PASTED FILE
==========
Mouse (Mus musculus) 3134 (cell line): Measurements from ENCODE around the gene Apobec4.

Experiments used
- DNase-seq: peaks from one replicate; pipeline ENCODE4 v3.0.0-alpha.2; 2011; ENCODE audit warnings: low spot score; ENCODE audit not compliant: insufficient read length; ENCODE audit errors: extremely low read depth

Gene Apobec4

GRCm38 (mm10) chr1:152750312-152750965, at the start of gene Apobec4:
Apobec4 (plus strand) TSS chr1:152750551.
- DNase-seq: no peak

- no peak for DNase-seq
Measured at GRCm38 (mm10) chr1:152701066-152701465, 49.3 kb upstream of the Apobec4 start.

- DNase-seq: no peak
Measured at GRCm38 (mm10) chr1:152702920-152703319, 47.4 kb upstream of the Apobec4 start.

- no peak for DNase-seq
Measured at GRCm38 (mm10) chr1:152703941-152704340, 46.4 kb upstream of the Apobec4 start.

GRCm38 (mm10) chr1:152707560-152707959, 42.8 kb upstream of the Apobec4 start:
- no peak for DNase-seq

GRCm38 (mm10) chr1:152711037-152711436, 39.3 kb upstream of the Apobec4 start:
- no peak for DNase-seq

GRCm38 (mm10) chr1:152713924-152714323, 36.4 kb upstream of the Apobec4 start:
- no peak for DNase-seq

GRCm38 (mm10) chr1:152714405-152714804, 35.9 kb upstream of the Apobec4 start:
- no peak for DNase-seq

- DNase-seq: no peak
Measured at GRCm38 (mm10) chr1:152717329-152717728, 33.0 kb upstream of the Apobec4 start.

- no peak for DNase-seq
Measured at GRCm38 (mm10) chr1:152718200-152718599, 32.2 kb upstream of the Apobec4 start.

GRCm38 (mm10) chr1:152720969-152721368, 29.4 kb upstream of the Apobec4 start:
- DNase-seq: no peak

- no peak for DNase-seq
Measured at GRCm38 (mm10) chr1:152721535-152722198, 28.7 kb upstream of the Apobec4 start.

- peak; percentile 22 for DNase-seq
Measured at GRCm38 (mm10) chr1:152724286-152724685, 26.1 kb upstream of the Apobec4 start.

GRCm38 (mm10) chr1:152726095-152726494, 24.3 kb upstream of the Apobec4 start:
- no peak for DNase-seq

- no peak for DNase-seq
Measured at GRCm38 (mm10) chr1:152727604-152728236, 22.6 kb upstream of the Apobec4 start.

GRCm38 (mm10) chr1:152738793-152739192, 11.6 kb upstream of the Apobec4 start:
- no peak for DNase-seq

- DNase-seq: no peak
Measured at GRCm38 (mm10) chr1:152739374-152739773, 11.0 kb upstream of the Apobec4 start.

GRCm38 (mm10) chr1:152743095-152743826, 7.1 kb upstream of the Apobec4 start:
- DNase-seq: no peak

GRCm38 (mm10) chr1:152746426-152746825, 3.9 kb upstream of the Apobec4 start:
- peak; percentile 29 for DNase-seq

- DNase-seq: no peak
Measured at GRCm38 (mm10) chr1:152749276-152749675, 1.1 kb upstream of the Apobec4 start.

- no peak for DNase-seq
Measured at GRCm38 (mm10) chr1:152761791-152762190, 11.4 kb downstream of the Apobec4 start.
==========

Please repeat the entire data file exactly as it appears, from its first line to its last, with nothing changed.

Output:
Mouse (Mus musculus) 3134 (cell line): Measurements from ENCODE around the gene Apobec4.

Experiments used
- DNase-seq: peaks from one replicate; pipeline ENCODE4 v3.0.0-alpha.2; 2011; ENCODE audit warnings: low spot score; ENCODE audit not compliant: insufficient read length; ENCODE audit errors: extremely low read depth

Gene Apobec4

GRCm38 (mm10) chr1:152750312-152750965, at the start of gene Apobec4:
Apobec4 (plus strand) TSS chr1:152750551.
- DNase-seq: no peak

- no peak for DNase-seq
Measured at GRCm38 (mm10) chr1:152701066-152701465, 49.3 kb upstream of the Apobec4 start.

- DNase-seq: no peak
Measured at GRCm38 (mm10) chr1:152702920-152703319, 47.4 kb upstream of the Apobec4 start.

- no peak for DNase-seq
Measured at GRCm38 (mm10) chr1:152703941-152704340, 46.4 kb upstream of the Apobec4 start.

GRCm38 (mm10) chr1:152707560-152707959, 42.8 kb upstream of the Apobec4 start:
- no peak for DNase-seq

GRCm38 (mm10) chr1:152711037-152711436, 39.3 kb upstream of the Apobec4 start:
- no peak for DNase-seq

GRCm38 (mm10) chr1:152713924-152714323, 36.4 kb upstream of the Apobec4 start:
- no peak for DNase-seq

GRCm38 (mm10) chr1:152714405-152714804, 35.9 kb upstream of the Apobec4 start:
- no peak for DNase-seq

- DNase-seq: no peak
Measured at GRCm38 (mm10) chr1:152717329-152717728, 33.0 kb upstream of the Apobec4 start.

- no peak for DNase-seq
Measured at GRCm38 (mm10) chr1:152718200-152718599, 32.2 kb upstream of the Apobec4 start.

GRCm38 (mm10) chr1:152720969-152721368, 29.4 kb upstream of the Apobec4 start:
- DNase-seq: no peak

- no peak for DNase-seq
Measured at GRCm38 (mm10) chr1:152721535-152722198, 28.7 kb upstream of the Apobec4 start.

- peak; percentile 22 for DNase-seq
Measured at GRCm38 (mm10) chr1:152724286-152724685, 26.1 kb upstream of the Apobec4 start.

GRCm38 (mm10) chr1:152726095-152726494, 24.3 kb upstream of the Apobec4 start:
- no peak for DNase-seq

- no peak for DNase-seq
Measured at GRCm38 (mm10) chr1:152727604-152728236, 22.6 kb upstream of the Apobec4 start.

GRCm38 (mm10) chr1:152738793-152739192, 11.6 kb upstream of the Apobec4 start:
- no peak for DNase-seq

- DNase-seq: no peak
Measured at GRCm38 (mm10) chr1:152739374-152739773, 11.0 kb upstream of the Apobec4 start.

GRCm38 (mm10) chr1:152743095-152743826, 7.1 kb upstream of the Apobec4 start:
- DNase-seq: no peak

GRCm38 (mm10) chr1:152746426-152746825, 3.9 kb upstream of the Apobec4 start:
- peak; percentile 29 for DNase-seq

- DNase-seq: no peak
Measured at GRCm38 (mm10) chr1:152749276-152749675, 1.1 kb upstream of the Apobec4 start.

- no peak for DNase-seq
Measured at GRCm38 (mm10) chr1:152761791-152762190, 11.4 kb downstream of the Apobec4 start.